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May/June 2005 Newsletter
Posted by Michael on 30 June 2005, 18:35 GMT

The May/June 2005 ticalc.org newsletter was released last night. By now it should be sitting in your inbox. You did subscribe, didn't you? There were a few formatting glitches; our apologies to Romain Liévin as the "é" isn't coming out quite right in the XML. I wanted to put this article up without waiting for Jonathan to fix it first.

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The comments below are written by ticalc.org visitors. Their views are not necessarily those of ticalc.org, and ticalc.org takes no responsibility for their content.


Re: May/June 2005 Newsletter
sigma  Account Info

Seems like the "Ask Ticalc.org" section should be a part of "Humor".

Reply to this comment    30 June 2005, 18:45 GMT

Re: Re: May/June 2005 Newsletter
burntfuse  Account Info
(Web Page)

At least for this issue...

Reply to this comment    30 June 2005, 18:50 GMT


Re: Re: May/June 2005 Newsletter
Michael Vincent  Account Info
(Web Page)

That's only because no one submitted any decent questions.

Reply to this comment    30 June 2005, 19:21 GMT

Re: May/June 2005 Newsletter
nyall Account Info
(Web Page)

>>There are some nice tutorials out there on programming in C, z80 ASM, and 68K ASM, but there should be more. There are some nice tools for generating images for calculator programs, or tools for compressing calculator programs, but there should be more.

Why should there be more? Please explain what is lacking.

>>A lot of the tools that are currently available are open source, so what is stopping people in the community from building upon past projects?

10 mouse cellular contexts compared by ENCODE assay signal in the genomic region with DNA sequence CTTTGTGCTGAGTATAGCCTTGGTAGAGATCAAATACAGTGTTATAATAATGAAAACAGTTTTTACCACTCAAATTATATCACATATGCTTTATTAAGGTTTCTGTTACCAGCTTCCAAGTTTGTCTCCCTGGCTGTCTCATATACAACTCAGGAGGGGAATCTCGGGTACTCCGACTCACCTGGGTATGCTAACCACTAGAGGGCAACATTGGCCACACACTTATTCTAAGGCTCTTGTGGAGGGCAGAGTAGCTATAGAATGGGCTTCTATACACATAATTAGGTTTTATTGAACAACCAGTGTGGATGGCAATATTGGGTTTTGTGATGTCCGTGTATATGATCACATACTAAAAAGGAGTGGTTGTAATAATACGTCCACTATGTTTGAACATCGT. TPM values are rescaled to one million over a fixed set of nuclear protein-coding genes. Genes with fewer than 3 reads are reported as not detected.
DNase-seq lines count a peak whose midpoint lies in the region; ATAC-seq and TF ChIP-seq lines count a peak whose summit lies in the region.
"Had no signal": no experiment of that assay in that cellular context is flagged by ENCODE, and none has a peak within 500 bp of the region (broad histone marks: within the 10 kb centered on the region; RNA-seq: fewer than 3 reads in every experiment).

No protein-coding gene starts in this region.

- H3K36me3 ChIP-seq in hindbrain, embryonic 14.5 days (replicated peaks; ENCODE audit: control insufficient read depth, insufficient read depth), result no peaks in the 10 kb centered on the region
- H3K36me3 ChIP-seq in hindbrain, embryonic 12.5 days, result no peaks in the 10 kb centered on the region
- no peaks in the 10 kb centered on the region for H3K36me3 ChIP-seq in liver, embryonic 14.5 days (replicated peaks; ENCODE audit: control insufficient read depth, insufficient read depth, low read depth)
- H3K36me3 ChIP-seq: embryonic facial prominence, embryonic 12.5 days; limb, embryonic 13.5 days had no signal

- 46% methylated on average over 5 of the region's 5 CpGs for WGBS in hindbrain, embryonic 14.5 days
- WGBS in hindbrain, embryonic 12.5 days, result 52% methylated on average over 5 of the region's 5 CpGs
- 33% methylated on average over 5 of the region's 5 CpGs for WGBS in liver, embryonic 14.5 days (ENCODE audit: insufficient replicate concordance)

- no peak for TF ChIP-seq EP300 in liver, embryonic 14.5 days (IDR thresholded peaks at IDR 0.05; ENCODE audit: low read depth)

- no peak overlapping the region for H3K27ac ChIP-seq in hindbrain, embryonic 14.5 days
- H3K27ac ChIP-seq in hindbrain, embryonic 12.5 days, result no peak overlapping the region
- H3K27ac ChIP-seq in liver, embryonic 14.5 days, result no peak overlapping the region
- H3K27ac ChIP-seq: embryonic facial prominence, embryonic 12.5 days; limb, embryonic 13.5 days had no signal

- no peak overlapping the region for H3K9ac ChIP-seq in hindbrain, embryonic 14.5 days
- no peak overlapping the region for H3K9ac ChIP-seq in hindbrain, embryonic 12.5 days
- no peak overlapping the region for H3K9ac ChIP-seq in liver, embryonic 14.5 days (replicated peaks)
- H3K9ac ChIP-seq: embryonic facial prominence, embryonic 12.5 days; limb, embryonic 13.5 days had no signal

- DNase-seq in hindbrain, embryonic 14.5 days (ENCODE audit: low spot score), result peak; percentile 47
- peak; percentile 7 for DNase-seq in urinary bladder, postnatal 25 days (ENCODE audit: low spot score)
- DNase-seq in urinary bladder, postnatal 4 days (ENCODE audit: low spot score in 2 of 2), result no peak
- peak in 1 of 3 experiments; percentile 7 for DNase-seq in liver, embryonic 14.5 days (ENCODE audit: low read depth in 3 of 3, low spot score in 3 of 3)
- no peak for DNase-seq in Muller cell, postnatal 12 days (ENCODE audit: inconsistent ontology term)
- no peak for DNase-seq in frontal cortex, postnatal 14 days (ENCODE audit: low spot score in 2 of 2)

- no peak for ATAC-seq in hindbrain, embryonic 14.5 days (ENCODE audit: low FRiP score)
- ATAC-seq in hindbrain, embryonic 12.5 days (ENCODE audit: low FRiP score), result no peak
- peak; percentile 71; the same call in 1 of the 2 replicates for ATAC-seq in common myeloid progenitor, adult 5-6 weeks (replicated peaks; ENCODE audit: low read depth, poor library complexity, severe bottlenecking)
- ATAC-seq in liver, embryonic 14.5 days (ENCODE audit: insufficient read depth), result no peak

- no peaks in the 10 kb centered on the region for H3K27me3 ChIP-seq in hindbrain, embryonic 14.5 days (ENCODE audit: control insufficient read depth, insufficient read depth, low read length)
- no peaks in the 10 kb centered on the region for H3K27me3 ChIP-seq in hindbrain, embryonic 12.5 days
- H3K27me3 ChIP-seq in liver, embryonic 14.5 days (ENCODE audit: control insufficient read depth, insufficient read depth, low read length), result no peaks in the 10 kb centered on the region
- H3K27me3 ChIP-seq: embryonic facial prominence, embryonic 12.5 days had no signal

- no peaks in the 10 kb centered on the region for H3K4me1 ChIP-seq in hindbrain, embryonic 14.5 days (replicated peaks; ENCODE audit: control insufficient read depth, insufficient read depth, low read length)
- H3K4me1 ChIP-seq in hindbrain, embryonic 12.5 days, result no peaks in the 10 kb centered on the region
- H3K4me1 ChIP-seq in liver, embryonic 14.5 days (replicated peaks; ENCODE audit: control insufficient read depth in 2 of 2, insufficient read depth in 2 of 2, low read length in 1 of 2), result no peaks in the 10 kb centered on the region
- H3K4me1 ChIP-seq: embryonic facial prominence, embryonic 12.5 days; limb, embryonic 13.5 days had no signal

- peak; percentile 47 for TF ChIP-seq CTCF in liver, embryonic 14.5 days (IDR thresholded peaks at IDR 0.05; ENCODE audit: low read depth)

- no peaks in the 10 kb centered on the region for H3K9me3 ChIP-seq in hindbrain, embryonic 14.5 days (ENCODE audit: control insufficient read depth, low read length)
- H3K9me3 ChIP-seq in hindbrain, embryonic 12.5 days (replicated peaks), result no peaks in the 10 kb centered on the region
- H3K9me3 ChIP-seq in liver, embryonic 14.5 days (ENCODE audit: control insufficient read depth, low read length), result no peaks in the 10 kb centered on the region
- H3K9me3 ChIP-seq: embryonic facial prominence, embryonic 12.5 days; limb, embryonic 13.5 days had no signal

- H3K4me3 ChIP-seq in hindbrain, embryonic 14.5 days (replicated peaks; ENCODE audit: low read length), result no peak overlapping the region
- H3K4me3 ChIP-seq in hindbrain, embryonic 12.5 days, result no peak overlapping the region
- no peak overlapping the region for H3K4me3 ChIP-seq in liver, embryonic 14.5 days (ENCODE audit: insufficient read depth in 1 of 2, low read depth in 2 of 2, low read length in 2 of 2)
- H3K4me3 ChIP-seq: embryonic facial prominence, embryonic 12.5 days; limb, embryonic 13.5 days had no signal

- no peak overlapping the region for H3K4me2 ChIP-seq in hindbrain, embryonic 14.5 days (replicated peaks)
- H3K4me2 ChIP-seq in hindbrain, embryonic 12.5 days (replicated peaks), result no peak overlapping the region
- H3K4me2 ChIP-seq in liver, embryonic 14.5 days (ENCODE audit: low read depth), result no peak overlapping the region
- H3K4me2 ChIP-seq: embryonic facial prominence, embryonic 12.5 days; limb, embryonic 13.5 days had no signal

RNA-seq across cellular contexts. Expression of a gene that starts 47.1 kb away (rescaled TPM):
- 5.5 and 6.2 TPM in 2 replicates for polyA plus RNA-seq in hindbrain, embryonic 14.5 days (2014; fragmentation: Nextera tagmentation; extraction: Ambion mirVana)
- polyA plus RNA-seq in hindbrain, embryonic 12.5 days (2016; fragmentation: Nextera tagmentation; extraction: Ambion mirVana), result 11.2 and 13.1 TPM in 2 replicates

Because most of the dudes here aren't 'Kevin Kofler caliber' It takes an exceptionally smart person to hack gcc or combine an open source debugger into an open source emulator.

Reply to this comment    30 June 2005, 20:50 GMT

Re: Re: May/June 2005 Newsletter
Jonathan Katz  Account Info
(Web Page)

>> Why should there be more? Please explain what is
>> lacking.

Choice. I used to read so many different books on basic computer science, and each time I read a different one, I got something different out of it. So though a lot of tutorials might contain the same material as other tutorials, or might not be as good as some tutorials, you could always get that one idea out of a particular tutorial that you don't get out of another one you read.

>>It takes an exceptionally smart person to hack gcc
>>or combine an open source debugger into an open
>>source emulator.

Those are just two tools, and it seems they've already been done. How about other tools, such as profilers?

Reply to this comment    1 July 2005, 02:59 GMT

Re: Re: Re: May/June 2005 Newsletter
nyall Account Info
(Web Page)

studying basic computer science has always been the best way to learn any computer language quickly and its the best way to learn tigcc. I've done enough c, z80 and m68k asm that I can quickly pick up other language (atmel, sparc, m6811 asembly, vhdl, or an API like openGL) I expect the same is true of most reading this. There are more than enough tutorials available to teach a smart person how to use tigcc. And if a person isn't smart there are thousands of resources online and at the library for them to learn.

I'll question the usefullness of a profiler but very well then thats one thing were missing. However I can't think of any lack of a tool that would interfere with someone making any program.

Reply to this comment    1 July 2005, 04:06 GMT


Re: Re: Re: May/June 2005 Newsletter
Gergely Patai  Account Info
(Web Page)

Choice? The web is packed with tutorials. Both the z80 and the m68k are used everywhere and are documented down to the last bit, and the specialties of calculators are also pretty well covered. Programming tools are also available. Profiling isn't an essential, and it's outright impossible on the z80 line, unless it's some really crippled measurement.

Seriously, if someone has trouble figuring out how to find and use these resources, they are unlikely to have the mental capacity to produce actual code. As someone noted, these barriers of entry serve as some kind of natural selection mechanism...

Reply to this comment    1 July 2005, 21:10 GMT


Re: Re: Re: Re: May/June 2005 Newsletter
Jonathan Katz  Account Info
(Web Page)